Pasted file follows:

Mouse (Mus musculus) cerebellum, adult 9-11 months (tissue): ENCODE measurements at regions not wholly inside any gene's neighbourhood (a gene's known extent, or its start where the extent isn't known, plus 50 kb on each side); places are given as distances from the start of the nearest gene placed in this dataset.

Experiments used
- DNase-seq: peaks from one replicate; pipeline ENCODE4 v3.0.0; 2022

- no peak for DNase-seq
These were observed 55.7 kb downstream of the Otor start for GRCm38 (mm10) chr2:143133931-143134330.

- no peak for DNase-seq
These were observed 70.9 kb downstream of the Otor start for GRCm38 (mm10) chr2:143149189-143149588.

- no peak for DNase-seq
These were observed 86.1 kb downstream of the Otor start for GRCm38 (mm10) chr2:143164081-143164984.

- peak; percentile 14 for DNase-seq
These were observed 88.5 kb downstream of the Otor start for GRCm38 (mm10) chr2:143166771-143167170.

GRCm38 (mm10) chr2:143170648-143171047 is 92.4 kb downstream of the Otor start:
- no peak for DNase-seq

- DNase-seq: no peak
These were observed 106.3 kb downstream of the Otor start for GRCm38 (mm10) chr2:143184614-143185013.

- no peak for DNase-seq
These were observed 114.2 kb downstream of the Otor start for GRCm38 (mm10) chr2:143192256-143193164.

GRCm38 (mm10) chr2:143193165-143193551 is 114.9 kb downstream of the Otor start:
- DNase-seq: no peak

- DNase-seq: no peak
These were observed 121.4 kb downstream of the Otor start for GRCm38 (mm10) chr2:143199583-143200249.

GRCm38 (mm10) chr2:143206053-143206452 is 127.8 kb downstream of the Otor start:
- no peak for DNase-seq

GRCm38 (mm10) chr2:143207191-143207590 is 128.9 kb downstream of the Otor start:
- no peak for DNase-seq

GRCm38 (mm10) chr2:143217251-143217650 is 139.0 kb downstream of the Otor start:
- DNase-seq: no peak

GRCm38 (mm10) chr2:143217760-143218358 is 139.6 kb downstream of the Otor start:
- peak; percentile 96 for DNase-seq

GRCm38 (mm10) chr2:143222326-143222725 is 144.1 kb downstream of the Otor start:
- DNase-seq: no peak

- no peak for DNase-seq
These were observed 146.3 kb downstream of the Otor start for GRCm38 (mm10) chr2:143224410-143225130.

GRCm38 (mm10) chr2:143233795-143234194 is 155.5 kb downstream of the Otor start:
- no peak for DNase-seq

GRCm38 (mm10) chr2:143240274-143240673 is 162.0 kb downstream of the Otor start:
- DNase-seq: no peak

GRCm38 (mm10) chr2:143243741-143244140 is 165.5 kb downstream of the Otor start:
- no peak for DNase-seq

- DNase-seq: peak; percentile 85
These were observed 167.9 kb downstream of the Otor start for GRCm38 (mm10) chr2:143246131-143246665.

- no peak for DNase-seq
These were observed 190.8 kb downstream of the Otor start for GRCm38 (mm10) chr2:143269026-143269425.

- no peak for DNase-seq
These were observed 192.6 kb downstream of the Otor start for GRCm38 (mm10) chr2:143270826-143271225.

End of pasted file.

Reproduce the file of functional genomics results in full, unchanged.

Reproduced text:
Mouse (Mus musculus) cerebellum, adult 9-11 months (tissue): ENCODE measurements at regions not wholly inside any gene's neighbourhood (a gene's known extent, or its start where the extent isn't known, plus 50 kb on each side); places are given as distances from the start of the nearest gene placed in this dataset.

Experiments used
- DNase-seq: peaks from one replicate; pipeline ENCODE4 v3.0.0; 2022

- no peak for DNase-seq
These were observed 55.7 kb downstream of the Otor start for GRCm38 (mm10) chr2:143133931-143134330.

- no peak for DNase-seq
These were observed 70.9 kb downstream of the Otor start for GRCm38 (mm10) chr2:143149189-143149588.

- no peak for DNase-seq
These were observed 86.1 kb downstream of the Otor start for GRCm38 (mm10) chr2:143164081-143164984.

- peak; percentile 14 for DNase-seq
These were observed 88.5 kb downstream of the Otor start for GRCm38 (mm10) chr2:143166771-143167170.

GRCm38 (mm10) chr2:143170648-143171047 is 92.4 kb downstream of the Otor start:
- no peak for DNase-seq

- DNase-seq: no peak
These were observed 106.3 kb downstream of the Otor start for GRCm38 (mm10) chr2:143184614-143185013.

- no peak for DNase-seq
These were observed 114.2 kb downstream of the Otor start for GRCm38 (mm10) chr2:143192256-143193164.

GRCm38 (mm10) chr2:143193165-143193551 is 114.9 kb downstream of the Otor start:
- DNase-seq: no peak

- DNase-seq: no peak
These were observed 121.4 kb downstream of the Otor start for GRCm38 (mm10) chr2:143199583-143200249.

GRCm38 (mm10) chr2:143206053-143206452 is 127.8 kb downstream of the Otor start:
- no peak for DNase-seq

GRCm38 (mm10) chr2:143207191-143207590 is 128.9 kb downstream of the Otor start:
- no peak for DNase-seq

GRCm38 (mm10) chr2:143217251-143217650 is 139.0 kb downstream of the Otor start:
- DNase-seq: no peak

GRCm38 (mm10) chr2:143217760-143218358 is 139.6 kb downstream of the Otor start:
- peak; percentile 96 for DNase-seq

GRCm38 (mm10) chr2:143222326-143222725 is 144.1 kb downstream of the Otor start:
- DNase-seq: no peak

- no peak for DNase-seq
These were observed 146.3 kb downstream of the Otor start for GRCm38 (mm10) chr2:143224410-143225130.

GRCm38 (mm10) chr2:143233795-143234194 is 155.5 kb downstream of the Otor start:
- no peak for DNase-seq

GRCm38 (mm10) chr2:143240274-143240673 is 162.0 kb downstream of the Otor start:
- DNase-seq: no peak

GRCm38 (mm10) chr2:143243741-143244140 is 165.5 kb downstream of the Otor start:
- no peak for DNase-seq

- DNase-seq: peak; percentile 85
These were observed 167.9 kb downstream of the Otor start for GRCm38 (mm10) chr2:143246131-143246665.

- no peak for DNase-seq
These were observed 190.8 kb downstream of the Otor start for GRCm38 (mm10) chr2:143269026-143269425.

- no peak for DNase-seq
These were observed 192.6 kb downstream of the Otor start for GRCm38 (mm10) chr2:143270826-143271225.